Motocross track owner files appeal with county |

Motocross track owner files appeal with county

Steve Luczak, a Hoytsville property owner, appears before the Summit County Council in March. Luczak's private motocross track on his property has sparked complaints from neighbors and the county. (Park Record file photo)

For the last several weeks, Wanship residents haven’t likely heard the howl of motocross bikes reverberating from a nearby track.

Summit County Community Development Director Pat Putt issued a cease-and-desist order on March 23 prohibiting riding and since then the property owner, Steve Luczak, has refrained from using his track, which is located near 1800 S. Hoytsville Road. It is part of the Sunrise Ridge subdivision, which occupies nearly 150 acres, and has been there since 2014.

Luczak recently filed an appeal with the Summit County Building Department to refute the Putt’s claim that he cannot operate the track on his property because it violates the approved uses for that subdivision. The appeal is scheduled to go before the Summit County Council on June 1.

"We’re just not using the track right now out of kindness," Luczak said. "But if the hearing doesn’t go well, we will start riding right away."

Several weeks ago, the county began receiving complaints from neighboring property owners about the motocross activity. That, coupled with the expiration of Luczak’s grading permit, led to the cease-and-desist order.

Luczak has claimed the grading permit issued on Nov. 18, 2014 allowed a motocross track to be built for private use. It expired on May 17, 2015.

"They don’t have the authority," Luczak said. "There is nothing in their ordinance that says we have done anything wrong. We went through all the correct procedures that they made us run through in the permitting process and they fully knew that it was a track that we got a permit for.

"If they indeed make us shut it down, it goes against the Fifth Amendment," he added.

The grading permit issued for Luczak’s property was continuously renewed over the last several years, with the assistance of staff in the engineering department, he said.

"They have no right to do that. They are saying you are not supposed to be able to file for an extension and I said that is BS because we have filed since 2009 all the way through 2015 on the lower track."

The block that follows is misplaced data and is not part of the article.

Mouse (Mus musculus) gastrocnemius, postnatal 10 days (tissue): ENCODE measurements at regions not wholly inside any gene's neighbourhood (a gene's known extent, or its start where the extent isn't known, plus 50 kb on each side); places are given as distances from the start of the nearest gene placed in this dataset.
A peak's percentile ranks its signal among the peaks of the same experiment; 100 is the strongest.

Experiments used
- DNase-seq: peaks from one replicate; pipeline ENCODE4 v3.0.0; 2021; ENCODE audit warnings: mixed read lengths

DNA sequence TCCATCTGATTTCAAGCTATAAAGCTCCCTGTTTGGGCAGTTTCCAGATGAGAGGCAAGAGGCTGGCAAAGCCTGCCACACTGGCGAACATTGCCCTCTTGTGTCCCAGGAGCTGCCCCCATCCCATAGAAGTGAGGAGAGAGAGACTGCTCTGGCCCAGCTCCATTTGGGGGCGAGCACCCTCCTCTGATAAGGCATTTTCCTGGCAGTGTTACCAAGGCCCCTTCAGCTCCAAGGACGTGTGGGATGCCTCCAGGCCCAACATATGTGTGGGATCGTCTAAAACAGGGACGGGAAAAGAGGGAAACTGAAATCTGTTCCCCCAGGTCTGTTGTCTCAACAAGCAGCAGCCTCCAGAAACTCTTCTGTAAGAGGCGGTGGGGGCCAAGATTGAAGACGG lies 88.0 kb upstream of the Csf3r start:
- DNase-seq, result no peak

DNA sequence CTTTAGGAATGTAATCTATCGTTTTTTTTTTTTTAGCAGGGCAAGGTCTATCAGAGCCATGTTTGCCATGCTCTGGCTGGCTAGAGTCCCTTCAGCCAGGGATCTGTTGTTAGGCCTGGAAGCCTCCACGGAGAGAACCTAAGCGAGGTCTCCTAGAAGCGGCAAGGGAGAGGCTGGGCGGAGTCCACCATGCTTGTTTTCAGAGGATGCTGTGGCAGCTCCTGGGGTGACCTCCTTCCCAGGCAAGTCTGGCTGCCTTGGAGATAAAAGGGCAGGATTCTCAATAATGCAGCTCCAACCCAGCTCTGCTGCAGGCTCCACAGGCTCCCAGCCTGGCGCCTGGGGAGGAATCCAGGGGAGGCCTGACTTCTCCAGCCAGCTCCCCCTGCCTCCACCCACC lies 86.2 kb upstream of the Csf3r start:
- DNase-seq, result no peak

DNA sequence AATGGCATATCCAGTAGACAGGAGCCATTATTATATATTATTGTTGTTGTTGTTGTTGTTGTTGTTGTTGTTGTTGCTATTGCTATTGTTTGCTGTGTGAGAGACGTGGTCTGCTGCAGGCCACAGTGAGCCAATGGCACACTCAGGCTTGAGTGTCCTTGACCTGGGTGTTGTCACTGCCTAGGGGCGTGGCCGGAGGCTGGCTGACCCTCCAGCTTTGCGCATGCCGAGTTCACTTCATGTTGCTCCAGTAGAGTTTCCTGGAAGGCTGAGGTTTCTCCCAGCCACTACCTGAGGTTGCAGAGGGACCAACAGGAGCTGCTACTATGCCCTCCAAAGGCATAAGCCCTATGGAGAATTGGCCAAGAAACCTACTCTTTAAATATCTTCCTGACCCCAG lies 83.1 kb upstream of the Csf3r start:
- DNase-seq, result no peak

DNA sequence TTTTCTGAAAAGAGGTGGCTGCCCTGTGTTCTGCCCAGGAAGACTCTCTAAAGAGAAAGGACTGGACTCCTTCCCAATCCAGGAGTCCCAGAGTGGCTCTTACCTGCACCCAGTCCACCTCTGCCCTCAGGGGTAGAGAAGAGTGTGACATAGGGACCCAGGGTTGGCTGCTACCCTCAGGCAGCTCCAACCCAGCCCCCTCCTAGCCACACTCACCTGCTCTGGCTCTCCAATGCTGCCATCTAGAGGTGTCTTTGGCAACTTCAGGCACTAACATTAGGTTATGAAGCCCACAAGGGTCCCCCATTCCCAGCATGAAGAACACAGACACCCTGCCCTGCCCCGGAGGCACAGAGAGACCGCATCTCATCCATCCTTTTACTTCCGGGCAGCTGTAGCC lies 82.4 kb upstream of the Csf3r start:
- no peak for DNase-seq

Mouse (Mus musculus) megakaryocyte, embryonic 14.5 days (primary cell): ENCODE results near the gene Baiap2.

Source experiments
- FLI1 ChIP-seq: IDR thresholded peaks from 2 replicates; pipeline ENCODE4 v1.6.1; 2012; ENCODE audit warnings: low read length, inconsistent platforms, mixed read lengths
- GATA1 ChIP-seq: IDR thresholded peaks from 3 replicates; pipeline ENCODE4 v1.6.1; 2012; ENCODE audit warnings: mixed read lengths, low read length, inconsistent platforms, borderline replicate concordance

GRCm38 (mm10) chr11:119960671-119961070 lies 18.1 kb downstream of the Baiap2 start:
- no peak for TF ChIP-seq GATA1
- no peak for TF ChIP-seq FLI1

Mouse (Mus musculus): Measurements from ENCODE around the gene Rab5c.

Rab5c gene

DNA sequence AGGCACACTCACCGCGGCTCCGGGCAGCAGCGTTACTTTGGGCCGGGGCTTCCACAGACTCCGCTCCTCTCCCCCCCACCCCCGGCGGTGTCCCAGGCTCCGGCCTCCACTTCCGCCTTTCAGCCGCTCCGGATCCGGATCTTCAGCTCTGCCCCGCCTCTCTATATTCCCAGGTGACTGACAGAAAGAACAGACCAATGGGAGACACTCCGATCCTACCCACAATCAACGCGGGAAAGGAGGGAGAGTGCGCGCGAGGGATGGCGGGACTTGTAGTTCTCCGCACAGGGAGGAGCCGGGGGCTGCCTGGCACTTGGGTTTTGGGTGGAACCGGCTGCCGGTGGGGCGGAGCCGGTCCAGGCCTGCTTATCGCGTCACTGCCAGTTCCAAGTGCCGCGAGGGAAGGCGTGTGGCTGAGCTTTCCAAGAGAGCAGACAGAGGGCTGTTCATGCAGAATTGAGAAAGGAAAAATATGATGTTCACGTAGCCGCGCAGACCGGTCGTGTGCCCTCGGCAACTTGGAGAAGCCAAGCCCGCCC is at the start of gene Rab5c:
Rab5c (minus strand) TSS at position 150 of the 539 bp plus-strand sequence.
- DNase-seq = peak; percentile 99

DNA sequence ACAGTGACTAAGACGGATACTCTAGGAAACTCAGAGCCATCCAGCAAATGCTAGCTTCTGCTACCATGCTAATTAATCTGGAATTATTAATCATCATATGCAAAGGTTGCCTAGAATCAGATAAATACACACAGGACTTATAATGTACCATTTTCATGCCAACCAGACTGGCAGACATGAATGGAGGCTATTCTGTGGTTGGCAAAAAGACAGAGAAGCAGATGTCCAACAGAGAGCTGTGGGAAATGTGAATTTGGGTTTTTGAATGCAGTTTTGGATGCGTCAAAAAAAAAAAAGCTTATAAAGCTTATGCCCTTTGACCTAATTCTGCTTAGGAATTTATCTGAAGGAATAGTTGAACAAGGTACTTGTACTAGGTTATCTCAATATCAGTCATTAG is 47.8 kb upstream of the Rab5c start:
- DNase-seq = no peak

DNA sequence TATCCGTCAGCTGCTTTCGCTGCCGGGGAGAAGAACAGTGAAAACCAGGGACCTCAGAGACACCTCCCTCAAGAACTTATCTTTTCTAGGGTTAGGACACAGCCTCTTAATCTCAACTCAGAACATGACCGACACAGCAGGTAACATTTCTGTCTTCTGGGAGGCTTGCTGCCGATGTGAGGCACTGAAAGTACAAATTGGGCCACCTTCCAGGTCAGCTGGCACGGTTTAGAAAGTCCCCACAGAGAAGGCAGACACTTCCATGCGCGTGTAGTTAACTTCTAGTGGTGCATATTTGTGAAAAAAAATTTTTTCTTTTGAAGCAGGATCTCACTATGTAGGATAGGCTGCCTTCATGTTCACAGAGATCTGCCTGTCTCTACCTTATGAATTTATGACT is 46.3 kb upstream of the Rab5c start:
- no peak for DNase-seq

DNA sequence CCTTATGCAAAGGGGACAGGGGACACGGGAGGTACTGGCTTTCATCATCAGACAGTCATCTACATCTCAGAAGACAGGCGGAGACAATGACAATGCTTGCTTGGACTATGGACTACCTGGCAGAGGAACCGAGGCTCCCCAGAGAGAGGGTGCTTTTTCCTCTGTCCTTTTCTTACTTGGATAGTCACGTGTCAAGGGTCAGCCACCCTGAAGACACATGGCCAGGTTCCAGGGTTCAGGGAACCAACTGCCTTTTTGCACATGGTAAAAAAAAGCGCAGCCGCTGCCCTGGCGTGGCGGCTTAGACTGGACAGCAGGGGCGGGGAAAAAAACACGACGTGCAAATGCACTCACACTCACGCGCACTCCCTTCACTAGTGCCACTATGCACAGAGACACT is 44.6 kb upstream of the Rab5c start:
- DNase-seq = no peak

Luczak said a former employee with the engineering department developed the habit of reaching out to him whenever the permit was set to expire.

"Every city I have worked with will call and say ‘you need to renew or finish up’ because they only give you 180 days and you can’t do this project in 180 days," he said.

Last month, nearly 50 people from the motocross community attended a County Council meeting to support the motocross operations. At the time, council members refrained from commenting on the issue because of the likelihood of an appeal.

Luczak said he likely won’t be able to provide input during the appeal hearing, adding that "there isn’t a whole lot that I can do to prepare." He said he adamantly believes he is operating within the county’s guidelines. If the decision is not reversed, Luczak plans to appeal the decision to take the matter to court.

While most activity on the property has been suspended, Luczak said he is still working on an equestrian and mountain bike area. He is also planning to start seeding the larger pasture areas next week.

"If they shut me down from riding my motorcycles on there that means every farmer and rancher will be illegally riding their motorcycles and four-wheelers on their property," Luczak said.

Since he filed the appeal, Luczak said he has been inundated with calls from ranchers and farmers who are concerned about how a decision on the motocross track will impact their operations.

"They are just as upset about the county’s action as we are," Luczak said. "The thing is most of the County Council is from Park City. It’s two different worlds, Park City and the East Side. On the East Side they recreate all over their properties, but they get these people that move in that try to change the rural way of life and that is basically being able to do whatever you want to do on your property.

"This is about property rights. We’ll take it all the way to the state level if we have to," he said. "The track is not going away so I will fight it as high up as I have to."

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